A Century of Chinese Cinema: The Golden Age

A Century of Chinese Cinema: The Golden Age

A Century of Chinese Cinema: The Golden Age

A Century of Chinese Cinema: The Golden Age

A Century of Chinese Cinema: The Golden Age

A Century of Chinese Cinema: The Golden Age

A Century of Chinese Cinema: The Golden Age

A Century of Chinese Cinema: The Golden Age

A Century of Chinese Cinema: The Golden Age

TIFF Cinematheque - Retrospective

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The tragically short-lived screen icon Ruan Lingyu presided over the beginning of the classical era of Shanghai cinema, which culminated in Fei Mu's beloved 1948 masterpiece Spring in a Small Town.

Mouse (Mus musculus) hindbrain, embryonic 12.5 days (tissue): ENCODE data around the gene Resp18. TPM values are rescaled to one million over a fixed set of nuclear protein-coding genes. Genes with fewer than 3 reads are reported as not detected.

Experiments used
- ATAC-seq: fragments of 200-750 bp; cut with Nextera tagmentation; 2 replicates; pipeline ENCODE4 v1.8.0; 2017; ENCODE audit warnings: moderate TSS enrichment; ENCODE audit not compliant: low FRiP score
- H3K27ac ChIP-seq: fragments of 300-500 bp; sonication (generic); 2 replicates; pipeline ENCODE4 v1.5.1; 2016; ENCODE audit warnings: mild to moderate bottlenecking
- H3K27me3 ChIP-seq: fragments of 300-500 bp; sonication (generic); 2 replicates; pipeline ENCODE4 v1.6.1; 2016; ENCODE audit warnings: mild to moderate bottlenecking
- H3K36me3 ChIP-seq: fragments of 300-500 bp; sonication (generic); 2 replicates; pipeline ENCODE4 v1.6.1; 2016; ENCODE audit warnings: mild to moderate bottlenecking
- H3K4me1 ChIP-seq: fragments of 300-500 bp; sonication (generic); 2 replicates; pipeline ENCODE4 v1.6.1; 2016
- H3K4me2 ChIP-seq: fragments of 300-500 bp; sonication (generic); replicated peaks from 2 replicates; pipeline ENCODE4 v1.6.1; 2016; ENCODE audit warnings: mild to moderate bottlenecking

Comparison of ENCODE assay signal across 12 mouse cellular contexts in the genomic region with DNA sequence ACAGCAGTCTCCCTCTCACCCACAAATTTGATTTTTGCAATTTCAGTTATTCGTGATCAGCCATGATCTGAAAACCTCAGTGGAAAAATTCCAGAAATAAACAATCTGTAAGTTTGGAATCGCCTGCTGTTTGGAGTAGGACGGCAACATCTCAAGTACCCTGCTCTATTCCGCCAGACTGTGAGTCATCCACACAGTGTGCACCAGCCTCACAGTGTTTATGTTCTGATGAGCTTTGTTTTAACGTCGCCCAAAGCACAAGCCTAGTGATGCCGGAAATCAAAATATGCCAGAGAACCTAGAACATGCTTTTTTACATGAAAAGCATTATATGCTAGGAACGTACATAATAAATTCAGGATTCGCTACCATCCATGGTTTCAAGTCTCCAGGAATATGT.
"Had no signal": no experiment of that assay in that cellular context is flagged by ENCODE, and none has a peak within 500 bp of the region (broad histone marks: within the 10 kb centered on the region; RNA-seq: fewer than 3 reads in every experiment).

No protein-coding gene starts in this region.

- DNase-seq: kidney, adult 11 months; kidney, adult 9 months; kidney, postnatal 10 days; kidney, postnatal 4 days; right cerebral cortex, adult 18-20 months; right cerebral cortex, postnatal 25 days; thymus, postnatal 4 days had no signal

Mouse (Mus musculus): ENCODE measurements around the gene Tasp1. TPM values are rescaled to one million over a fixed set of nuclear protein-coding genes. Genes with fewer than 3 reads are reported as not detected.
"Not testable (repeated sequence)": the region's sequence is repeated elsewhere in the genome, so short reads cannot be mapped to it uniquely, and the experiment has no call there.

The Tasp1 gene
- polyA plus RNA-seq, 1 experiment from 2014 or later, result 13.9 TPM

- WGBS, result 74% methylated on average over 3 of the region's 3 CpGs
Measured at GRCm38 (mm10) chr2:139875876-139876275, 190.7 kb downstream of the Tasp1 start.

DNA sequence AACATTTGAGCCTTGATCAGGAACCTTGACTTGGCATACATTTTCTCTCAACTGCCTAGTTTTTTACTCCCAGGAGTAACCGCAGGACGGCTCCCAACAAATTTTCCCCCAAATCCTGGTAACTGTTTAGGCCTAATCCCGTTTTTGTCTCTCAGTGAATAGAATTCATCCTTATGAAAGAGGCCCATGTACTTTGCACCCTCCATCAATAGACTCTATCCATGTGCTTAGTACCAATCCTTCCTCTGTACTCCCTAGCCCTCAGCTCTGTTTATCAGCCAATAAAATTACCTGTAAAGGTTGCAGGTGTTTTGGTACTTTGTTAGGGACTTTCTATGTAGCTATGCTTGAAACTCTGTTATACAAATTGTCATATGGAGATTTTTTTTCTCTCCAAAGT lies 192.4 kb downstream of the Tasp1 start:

Films in A Century of Chinese Cinema: The Golden Age

    • Spring Silkworms
    • Cheng Bugao
    • This early classic of Golden Age Shanghai cinema echoes Visconti's classic La Terra Trema in its beautifully rendered story of a humble silk-farming family struggling to be free of debt to exploitative middlemen.

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    • The Spring River Flows East Parts I & II
    • This decade-spanning epic of a husband and wife caught in the maelstrom of the Sino-Japanese War and World War II was hailed as China's equivalent of Gone With the Wind.

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    • Street Angel
    • Yuan Muzhi
    • Loosely based on Frank Borzage's 1927 silent classic Seventh Heaven, this scintillating mixture of melodrama, social realism, exuberant musical numbers and slapstick comedy follows a misfit street musician as he attempts to rescue two hard-luck sisters from their dire straits.